The Defense Department’s acquisition office and its partners are in the process of adjudicating comments on an interim rule implementing their cyber certification program, which Pentagon leaders say will have an impact on the CMMC maturity model and assessment guides.
In an interview with Inside Cybersecurity, DOD acquisition CISO Katie Arrington and Stacy Bostjanick, who was recently promoted to acting director for supply chain risk management, spoke about what is next for the Cybersecurity Maturity Model Certification program.
The Pentagon released the most recent version of the CMMC maturity model last March while the interim rule was still in development.
Stacy Bostjanick, Acting Director, Supply Chain Risk Management, DOD
There is a plan to “update the assessment guides and the model as a result of the rulemaking and the comment adjudication,” Bostjanick said. The CMMC Accreditation Body and DIB Sector Coordinating Council are weighing in on potential changes, Bostjanick said, and DOD is also “adjudicating the comments from the public comment period.”
The Pentagon is also taking a look at changes made to National Institute of Standards and Technology Special Publication 800-172, which was released in its final form last week and is the basis for several controls in maturity levels four and five.
“Our plan for 4 and five was to be in sync with ,” Bostjanick said, adding the publication will “have a bearing on where we go from here.”
Arrington said, “We created the CMMC model in 2019 and at that point what is now known as 172 was 171B and it was still evolving but because we were going through a DFAR rule change we had to lock the model in.” The Pentagon has always been “very cognizant of 172 and the enhanced security for the most critical systems,” Arrington said.
As work on the interim rule and model continues, the Pentagon has been working with the services and other elements at DOD on the pilot contracts for fiscal 2021.
Bostjanick said a contract solicitation from the Defense Health Agency’s Women, Infants and Children (WIC) Overseas Program and separate request for proposals on the Navy’s F/A-18 will be among the first pilots to have CMMC language.
“We are in the process of vetting the WIC program to make sure that it needs to be CMMC level three or CMMC level one. It will surely handle personally identifiable information which might be what pops it up to level three,” Bostjanick said.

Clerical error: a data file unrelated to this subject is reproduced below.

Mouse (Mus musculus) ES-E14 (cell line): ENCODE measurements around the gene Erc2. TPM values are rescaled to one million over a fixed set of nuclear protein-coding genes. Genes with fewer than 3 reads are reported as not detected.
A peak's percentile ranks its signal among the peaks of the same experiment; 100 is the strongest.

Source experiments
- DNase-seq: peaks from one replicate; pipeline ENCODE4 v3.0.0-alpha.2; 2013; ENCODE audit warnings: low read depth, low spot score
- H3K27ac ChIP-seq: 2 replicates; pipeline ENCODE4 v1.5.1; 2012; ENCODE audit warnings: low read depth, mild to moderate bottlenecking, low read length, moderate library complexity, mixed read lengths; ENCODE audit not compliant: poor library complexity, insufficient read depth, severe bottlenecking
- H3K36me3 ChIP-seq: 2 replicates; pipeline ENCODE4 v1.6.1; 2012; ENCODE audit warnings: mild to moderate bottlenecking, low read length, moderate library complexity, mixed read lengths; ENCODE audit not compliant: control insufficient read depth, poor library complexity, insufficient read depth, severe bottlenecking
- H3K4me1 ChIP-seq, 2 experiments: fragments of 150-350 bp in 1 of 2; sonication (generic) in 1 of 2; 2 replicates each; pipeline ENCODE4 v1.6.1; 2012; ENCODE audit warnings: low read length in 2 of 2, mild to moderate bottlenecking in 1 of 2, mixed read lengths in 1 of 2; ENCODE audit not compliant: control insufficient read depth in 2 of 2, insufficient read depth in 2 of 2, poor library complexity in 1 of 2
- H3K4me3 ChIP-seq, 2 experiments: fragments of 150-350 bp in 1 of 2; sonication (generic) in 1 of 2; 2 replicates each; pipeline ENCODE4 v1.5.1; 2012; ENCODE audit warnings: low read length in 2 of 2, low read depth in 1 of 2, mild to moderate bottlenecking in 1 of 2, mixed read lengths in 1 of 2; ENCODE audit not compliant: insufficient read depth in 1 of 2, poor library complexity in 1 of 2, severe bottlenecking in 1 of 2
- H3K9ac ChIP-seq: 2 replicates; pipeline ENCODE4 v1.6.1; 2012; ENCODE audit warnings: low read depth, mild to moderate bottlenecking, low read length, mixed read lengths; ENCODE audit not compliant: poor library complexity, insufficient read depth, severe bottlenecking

Katie Arrington, CISO for Acquisition, DOD
The F/A-18 contract is for a “sole source contract” that will go to Boeing, Bostjanick said. Currently, the Pentagon’s CMM program office is “working with the program office for the F/A-18 come up with the correct RFP language and then we will sit down with their data to help them map out controlled unclassified information they have through the supply chain to make sure it is properly flowed down to the lower tiers.”
Arrington added, “The number of pilots is fluid. We have a meeting with GSA to talk with them on Thursday about a pilot that they might have. DHS has also indicated they might want to do a pilot with us.”
“As we sit down with these programs and vet them to make sure they are viable and good candidates for the first year of implementation,” Arrington said her office is making sure “our timelines match up and those kinds of things. Some of the ones that were originally proposed by the services have fallen off and new ones have been put on because of those interactions.”
There will also be an opportunity for the Biden administration to weigh in on some of the pilot contracts, which will need to be approved by the new Under Secretary of Defense for Acquisition and Sustainment, Arrington said. Stacy Cummings is currently performing the duties of the undersecretary and President Biden’s pick for the position has not been announced.
The Pentagon is also working with the CMMC Accreditation Body to get certified third party assessment organizations audited at maturity level three before they can start conducting their own assessments for contractors who want to compete for contracts.
Details of the relationship between DOD and the CMMC AB were recently revealed in a statement of work obtained by Inside Cybersecurity. Both parties worked on the contract over the course of eight months as they tested out different elements of the CMMC program through pathfinders with the Missile Defense Agency.
The pathfinder process involved breaking the model “down to see how CUI floats down, taking the contract and determining what it looks like with the new terminology and contract clauses, and asking them subs what level of CMMC” they thought they needed, Arrington said, and then DOD “coming back to determine what this is really looks like.” Arrington said the process also involved “doing pathfinder assessments on those gov contractors involved and the primes and doing tabletop exercises.”
Arrington said, “We have been very busy trying to create the right training and assessment guides for the assessors and also working through a multitude of issues such as what do you do if you disagree with your [assessment] result, getting that codified and in writing.”
When crafting the CMMC-AB contract, Arrington said, “Our job at DOD was to create the model with industry and academia and also to ensure industry would be well represented in their interactions with the AB and all of those associated” with the program.
“Dispute resolution” was part of the contract negotiations, Arrington said, as well as “time determining what ISO certifications we thought were needed and necessary to ensure industry’s best interests were taken into consideration and that it would be fair, honest and ethical.” -- Sara Friedman (firstname.lastname@example.org)